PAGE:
Well “up in arms” may be a bit strong. But small business advocates like Carol White, the Air Force’s deputy director for small business programs, are reporting that a recent Department of Defense contracting rule may put small government contractors at a disadvantage. That’s according to a report from Federal News Radio.
The new rule requires multifactor identification on any contractor owned system that uses certain Defense Department information. It also imposes certain reporting requirements in the event the system is hacked or compromised.
According to the Federal News Radio report:
“The office of Defense Procurement and Acquisition Policy (DPAP) issued a class deviation — an emergency workaround to the usual process of writing acquisition rules — ordering all of DoD’s contracting officers to insert new language into their contracts requiring, among other things, multifactor authentication on any contractor-owned system that houses unclassified but “controlled” Defense information and quick notification to DoD when any of those systems appear to have been breached.
“We’re hearing from a lot of our people in out in the field saying, ‘Hey, this is going to be a huge impact to our small contractors,’” Carol White, the Air Force’s deputy director for small business programs, said during a panel I moderated last week at AFCEA NoVA’s annual Air Force IT day. “It’s mostly anecdotal at this point, and we need to hear more from our small business contractors, but this is potentially going to drive up their costs.” (emphasis added)”
Cyber security in general is an increasing cost item for businesses. That cost disproportionately hits small businesses which don’t have the funds to invest in implementing security measures like larger counterparts.
It’s not just the out-of-pocket cost that hurts. Sometimes the biggest cost is in time and people to implement security measures.
Security doesn’t magically get put into place. Making changes to your computing systems often involves ambitious programming and project management undertakings. It may require considerable testing, as any change to a system may have unanticipated ripple effects.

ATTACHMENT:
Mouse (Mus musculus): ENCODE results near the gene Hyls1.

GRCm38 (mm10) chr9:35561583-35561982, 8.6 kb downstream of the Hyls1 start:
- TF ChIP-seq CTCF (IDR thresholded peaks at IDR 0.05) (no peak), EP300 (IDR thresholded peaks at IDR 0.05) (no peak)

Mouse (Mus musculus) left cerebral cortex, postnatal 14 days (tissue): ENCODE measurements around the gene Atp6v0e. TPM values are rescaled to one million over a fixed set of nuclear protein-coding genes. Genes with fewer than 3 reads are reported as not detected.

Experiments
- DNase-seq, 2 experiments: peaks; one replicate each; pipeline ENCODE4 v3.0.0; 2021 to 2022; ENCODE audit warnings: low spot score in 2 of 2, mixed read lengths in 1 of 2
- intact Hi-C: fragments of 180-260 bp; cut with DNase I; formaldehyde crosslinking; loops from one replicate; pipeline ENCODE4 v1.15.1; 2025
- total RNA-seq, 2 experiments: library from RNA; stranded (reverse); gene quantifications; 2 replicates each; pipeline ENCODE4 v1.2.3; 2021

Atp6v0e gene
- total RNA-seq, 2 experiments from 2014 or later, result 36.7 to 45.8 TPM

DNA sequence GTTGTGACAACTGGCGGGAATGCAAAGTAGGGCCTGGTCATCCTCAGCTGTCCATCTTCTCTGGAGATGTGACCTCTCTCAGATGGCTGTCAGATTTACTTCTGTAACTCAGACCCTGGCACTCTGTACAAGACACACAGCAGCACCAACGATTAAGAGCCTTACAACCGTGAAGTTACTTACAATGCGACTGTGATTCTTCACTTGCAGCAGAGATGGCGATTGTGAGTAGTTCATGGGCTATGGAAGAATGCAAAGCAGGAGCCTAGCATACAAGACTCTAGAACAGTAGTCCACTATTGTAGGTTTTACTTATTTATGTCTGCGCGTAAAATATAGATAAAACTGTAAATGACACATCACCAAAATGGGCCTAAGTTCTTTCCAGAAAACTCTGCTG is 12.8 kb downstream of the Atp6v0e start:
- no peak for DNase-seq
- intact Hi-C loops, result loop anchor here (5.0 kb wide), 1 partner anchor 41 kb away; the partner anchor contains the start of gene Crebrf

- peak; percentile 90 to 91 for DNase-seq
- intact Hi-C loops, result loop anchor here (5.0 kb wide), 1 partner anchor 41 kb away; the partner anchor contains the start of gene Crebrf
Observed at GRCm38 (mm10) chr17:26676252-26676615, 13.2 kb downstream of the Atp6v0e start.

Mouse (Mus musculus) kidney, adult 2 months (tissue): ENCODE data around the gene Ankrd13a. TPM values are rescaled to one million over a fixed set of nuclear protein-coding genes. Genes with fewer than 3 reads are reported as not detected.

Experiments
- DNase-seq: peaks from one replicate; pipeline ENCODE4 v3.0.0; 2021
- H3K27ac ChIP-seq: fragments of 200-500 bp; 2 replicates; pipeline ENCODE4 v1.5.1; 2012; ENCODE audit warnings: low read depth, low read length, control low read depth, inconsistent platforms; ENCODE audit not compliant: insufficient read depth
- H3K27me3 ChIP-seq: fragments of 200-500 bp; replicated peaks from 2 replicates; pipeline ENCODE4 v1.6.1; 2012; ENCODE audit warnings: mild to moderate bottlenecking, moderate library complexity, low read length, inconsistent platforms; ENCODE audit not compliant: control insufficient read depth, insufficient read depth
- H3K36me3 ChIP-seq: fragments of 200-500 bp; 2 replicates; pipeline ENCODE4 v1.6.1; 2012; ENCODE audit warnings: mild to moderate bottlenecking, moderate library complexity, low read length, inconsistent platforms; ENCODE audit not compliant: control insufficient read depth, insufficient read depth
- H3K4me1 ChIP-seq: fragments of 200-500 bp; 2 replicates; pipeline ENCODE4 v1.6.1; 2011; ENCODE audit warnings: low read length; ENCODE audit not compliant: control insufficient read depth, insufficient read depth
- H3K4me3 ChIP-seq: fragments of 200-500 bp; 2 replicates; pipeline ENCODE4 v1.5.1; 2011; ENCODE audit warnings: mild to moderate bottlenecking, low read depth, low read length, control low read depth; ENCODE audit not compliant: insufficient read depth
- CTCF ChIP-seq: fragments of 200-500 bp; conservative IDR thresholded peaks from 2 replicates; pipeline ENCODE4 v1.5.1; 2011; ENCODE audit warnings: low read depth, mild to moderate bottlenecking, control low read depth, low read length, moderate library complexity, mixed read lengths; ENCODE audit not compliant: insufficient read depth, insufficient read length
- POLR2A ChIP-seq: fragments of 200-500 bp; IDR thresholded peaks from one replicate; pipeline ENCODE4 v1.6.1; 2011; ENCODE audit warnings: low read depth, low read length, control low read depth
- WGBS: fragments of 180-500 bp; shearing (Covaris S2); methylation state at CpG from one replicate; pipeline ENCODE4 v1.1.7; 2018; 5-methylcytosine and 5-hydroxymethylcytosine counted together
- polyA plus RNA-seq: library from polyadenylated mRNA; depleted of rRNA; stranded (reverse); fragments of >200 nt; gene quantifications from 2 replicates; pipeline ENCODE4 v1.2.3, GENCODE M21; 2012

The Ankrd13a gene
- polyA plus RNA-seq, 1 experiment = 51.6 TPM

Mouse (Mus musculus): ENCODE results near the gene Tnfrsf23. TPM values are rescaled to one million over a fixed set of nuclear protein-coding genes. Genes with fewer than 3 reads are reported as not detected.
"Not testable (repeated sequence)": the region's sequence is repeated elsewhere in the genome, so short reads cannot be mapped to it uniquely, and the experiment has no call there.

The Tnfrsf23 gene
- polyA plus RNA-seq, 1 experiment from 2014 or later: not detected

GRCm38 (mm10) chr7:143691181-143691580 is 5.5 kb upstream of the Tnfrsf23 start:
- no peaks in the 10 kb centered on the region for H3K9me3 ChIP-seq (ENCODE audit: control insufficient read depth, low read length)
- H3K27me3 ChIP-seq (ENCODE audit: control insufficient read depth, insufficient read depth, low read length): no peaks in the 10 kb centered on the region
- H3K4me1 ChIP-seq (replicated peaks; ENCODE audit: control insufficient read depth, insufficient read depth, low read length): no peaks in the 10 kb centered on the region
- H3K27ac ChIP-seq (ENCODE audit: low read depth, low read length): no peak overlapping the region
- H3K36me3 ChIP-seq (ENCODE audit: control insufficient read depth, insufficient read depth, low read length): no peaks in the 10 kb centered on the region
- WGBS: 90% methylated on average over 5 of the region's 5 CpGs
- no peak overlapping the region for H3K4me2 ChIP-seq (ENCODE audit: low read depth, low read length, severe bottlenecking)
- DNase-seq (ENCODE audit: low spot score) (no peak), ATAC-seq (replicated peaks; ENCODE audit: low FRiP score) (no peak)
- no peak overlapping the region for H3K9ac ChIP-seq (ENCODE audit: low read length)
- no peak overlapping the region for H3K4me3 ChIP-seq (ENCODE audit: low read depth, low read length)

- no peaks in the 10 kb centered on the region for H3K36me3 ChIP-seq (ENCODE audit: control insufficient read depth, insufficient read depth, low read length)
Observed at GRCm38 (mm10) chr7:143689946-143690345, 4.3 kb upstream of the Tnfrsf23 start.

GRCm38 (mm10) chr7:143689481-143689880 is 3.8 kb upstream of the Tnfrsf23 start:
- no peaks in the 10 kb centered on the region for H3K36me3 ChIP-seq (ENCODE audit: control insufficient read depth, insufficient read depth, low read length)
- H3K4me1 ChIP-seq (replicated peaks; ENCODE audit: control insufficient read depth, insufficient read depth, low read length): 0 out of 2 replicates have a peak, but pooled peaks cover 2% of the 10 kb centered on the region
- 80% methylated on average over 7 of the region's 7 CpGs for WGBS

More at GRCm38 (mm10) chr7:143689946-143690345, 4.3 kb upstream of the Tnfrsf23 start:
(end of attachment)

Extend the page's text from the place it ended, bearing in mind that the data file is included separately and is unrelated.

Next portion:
Worse, implementing system changes, especially to meet a deadline, distracts your limited staff in a small business. That can disrupt the business. Responsibilities such as serving other customers may get put on the back burner, because you have to make hard choices.
Of course, security can’t be ignored. That’s why the cost of implementing security measures needs to be carefully factored into federal contracts and subcontracts (and private contracts, too). The implementation timing also needs to be factored in. It shouldn’t just be assumed that all will be absorbed by the businesses. The smallest businesses are least able to absorb the time and money.
Small businesses, when negotiating contracts be sure to highlight the security compliance costs — whether it’s a government contract or a private contract. And if you’re a DOD contractor or subcontractor, speak up. Help the other parties understand what’s involved for you. Everything has a cost.
Pentagon Photo via Shutterstock
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Is it really possible to secure the Internet? I wonder how. It is far too huge to secure and there will always be some loopholes since we’re dealing with data.
The problem is the DOD is expecting contractors to “eat” the excessive costs for implementing a new security framework on systems, without giving the system owners a chance to renegotiate the contract cost or providing them a mechanism to bill the government for the additional costs. The new requirements are not a bad thing, all businesses should be protecting the company data and their clients data from cyber attacks. It should be a cost of doing business.
Rob, I agree that security is not a bad thing. Lots worse things can happen to your business if your software has poor security.
Whether it’s too late to get some contract concessions from the DOD under existing contracts, I can’t say. Working those costs into future contracts is something I’d try for, though.
I don’t do any government contracting (my one subcontract years ago that involved about 7-8 hours of paperwork, just to earn $300 for writing a column for a government newsletter, caused me to automatically say “NO!” whenever I’ve been approached since). But in private contract settings I know that when we do a decent job of pointing out to the other side what’s involved from our side, we end up with better contract terms. Or we get some other concession.
Thanks for this article. Ken Holley at isicg.com is an expert in providing IT services on The Hill. He told me that numerous smaller defence contractors can’t afford Multi Factor Authentication and this is going to be a huge challenge for them.
How much of the defense contracts are going to the small businesses nowadays?